54 Here in Oklahoma we don't have bluebonnets, but, the redbud trees are starting to bloom. The Eastern Redbud is the state tree and they are gorgeous. The Bradford and other pear trees are in full glorious bloom.

http://tinyurl.com/j7trokf
Posted by: Sherry McEvil, Stiletto Corsettes now franchising Lulu Snackbars at March 05, 2016 01:04 PM (kXoT0)


Several states north of you are encouraging folks to NOT plant the ornamental pears now. They're going to seed, and becoming invasive, especially in riparian (wet) areas.
Just a heads up. They are impressive, aren't they?

Posted by: MarkY at March 05, 2016 01:09 PM (BKyfF)

55 I shudder to think of what might turn up if I look that up in Urban Dictionary.

It's a trap!

Posted by: Admiral Redbud at March 05, 2016 01:09 PM (Dwehj)

56 BTW my cherry tree and the apple trees are the last thing to bloom here . They don't normally start blooming until about mid-April.


(other than the crepe myrtles which I am not sure I would call a "bloom".)

Posted by: Vic-we have no party at March 05, 2016 01:10 PM (t2KH5)

57 Posted by: votermom at March 05, 2016 12:46 PM (cbfNE)

The hyacinths I planted around the live oak have bben blooming one at a time instead of all together. I can't complain too much since I pretty much just stuck the bulbs in the ground after they had finished blooming in the container I got them in.

Posted by: Polliwog the 'Ette at March 05, 2016 01:11 PM (GDulk)

58 The pH may change through the maturity too, some of the plums are very tart when just ripe, and go sweeter as they get more mature.

Posted by: Kindltot at March 05, 2016 01:12 PM (q2o38)

59 I should have mentioned. As you plan watering and drainage, give a thought to rainbarrels and standing water. There are some good and easy-to use mosquito larva killers (one of my faves is "Mosquito Torpedo"). Make sure you use one. I also frame fine (used) screen material over my water barrels. Seems to help.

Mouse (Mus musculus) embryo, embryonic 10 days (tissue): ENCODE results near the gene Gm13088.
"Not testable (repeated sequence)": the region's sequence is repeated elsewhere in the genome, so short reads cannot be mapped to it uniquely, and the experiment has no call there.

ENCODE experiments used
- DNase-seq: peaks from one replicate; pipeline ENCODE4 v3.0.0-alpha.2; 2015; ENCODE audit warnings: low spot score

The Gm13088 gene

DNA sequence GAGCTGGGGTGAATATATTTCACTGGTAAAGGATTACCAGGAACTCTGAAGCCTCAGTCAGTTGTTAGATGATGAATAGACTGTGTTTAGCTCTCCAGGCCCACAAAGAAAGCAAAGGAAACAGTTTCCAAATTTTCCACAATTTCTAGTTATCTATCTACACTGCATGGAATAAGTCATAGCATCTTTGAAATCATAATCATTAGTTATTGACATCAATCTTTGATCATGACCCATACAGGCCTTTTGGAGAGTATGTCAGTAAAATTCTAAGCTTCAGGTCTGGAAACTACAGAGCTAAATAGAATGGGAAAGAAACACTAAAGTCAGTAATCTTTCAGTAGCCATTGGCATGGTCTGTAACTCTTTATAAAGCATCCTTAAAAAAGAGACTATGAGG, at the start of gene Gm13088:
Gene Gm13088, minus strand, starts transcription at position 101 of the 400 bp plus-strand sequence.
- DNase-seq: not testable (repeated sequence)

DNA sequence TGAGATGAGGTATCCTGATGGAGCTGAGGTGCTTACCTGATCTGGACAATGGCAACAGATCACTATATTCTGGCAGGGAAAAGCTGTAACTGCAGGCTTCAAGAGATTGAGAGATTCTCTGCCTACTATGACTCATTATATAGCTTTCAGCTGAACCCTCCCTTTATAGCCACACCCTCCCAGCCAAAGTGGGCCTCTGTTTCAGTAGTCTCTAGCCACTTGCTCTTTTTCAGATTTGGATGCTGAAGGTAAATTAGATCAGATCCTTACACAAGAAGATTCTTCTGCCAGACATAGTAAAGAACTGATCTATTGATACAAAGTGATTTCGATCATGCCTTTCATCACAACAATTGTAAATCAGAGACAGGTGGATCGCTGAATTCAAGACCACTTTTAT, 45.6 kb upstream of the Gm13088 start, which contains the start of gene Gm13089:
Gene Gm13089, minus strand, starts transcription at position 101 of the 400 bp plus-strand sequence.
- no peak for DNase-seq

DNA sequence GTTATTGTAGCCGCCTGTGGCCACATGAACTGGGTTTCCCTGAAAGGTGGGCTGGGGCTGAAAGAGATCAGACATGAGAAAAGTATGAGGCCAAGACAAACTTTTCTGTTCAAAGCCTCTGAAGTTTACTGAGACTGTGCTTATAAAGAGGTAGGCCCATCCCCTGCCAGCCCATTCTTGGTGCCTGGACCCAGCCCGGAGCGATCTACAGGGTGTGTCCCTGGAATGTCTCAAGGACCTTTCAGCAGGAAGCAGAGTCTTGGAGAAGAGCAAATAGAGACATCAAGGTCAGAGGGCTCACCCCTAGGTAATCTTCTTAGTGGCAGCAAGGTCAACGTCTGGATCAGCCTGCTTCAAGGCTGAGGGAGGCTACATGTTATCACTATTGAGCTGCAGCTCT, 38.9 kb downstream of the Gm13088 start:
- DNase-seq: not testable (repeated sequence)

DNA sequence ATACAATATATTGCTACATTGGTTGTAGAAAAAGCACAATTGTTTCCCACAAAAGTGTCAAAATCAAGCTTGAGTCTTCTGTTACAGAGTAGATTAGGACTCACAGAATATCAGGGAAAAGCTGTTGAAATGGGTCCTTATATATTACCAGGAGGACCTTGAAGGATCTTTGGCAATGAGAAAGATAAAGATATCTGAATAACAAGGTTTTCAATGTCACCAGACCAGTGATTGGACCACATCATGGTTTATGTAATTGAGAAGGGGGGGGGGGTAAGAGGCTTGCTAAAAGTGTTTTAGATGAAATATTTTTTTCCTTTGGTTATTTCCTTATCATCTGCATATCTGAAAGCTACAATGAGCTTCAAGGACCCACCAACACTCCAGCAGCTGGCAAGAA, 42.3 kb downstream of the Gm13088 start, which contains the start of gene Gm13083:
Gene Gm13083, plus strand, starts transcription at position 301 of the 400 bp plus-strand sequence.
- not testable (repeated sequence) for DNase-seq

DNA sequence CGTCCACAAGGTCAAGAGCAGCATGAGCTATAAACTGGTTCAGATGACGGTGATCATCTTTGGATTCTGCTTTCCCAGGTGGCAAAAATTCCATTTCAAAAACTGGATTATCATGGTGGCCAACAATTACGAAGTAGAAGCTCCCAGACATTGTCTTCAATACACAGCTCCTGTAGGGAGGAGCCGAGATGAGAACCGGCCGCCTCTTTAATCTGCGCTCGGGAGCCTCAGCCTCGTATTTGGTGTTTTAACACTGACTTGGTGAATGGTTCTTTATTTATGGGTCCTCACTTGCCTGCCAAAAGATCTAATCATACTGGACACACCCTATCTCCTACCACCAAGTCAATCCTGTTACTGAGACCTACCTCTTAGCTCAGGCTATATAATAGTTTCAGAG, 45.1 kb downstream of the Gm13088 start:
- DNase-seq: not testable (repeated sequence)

With the zika and dengue getting a free ride here now, some local health authorities might actually start paying attention and could go all Walter Reed and WC Gorgas on your ass -- and they would be right.

Posted by: Stringer Davis at March 05, 2016 01:13 PM (xq1UY)

60 54 Several states north of you are encouraging folks to
NOT plant the ornamental pears now. They're going to seed, and
becoming invasive, especially in riparian (wet) areas.

Just a heads up. They are impressive, aren't they?

Posted by: MarkY at March 05, 2016 01:09 PM (BKyfF)

From what I have heard the eco-Nazis hate the bradford pear. They call it the Frankenstein tree. They do that because they are made by grafting the flowering upper to a thorn bush/tree root system. When the tree dies it leaves the thorn stuff to spread. And the trees don't live all that long compared to other trees.

Posted by: Vic-we have no party at March 05, 2016 01:14 PM (t2KH5)

61 If Billary had spent as much time planting Bluebonnets as Lady Bird, Arkansas would be a much prettier state in the spring time. If she carried that flower planting to NY we wouldn't have to be putting up with her now.

Posted by: Hank at March 05, 2016 01:14 PM (MCoXK)

62 The magnolical photo is gorgeous, Y-not.

Posted by: KT at March 05, 2016 01:17 PM (qahv/)

63 Thanks for the lovely thread.

Posted by: CaliGirl at March 05, 2016 01:17 PM (egOGm)

64 Magnolical is a new one for autocucumber.

Posted by: KT at March 05, 2016 01:18 PM (qahv/)

65 From what I have heard the eco-Nazis hate the bradford pear. They call it the Frankenstein tree. They do that because they are made by grafting the flowering upper to a thorn bush/tree root system. When the tree dies it leaves the thorn stuff to spread. And the trees don't live all that long compared to other trees.
Posted by: Vic-we have no party at March 05, 2016 01:14 PM (t2KH5)

Well, I'm not an eco-Nazi, but I am an arborist, and I don't hate the tree, but wouldn't plant it, either.
The more urban you are, the safer it is to plant.

Posted by: MarkY at March 05, 2016 01:19 PM (BKyfF)

66 I thought the east was suppose to be hit by a snowstorm? We were suppose to get rain but as usual, we may get a late drizzle.
Posted by: Bruce With a Wang!
----------------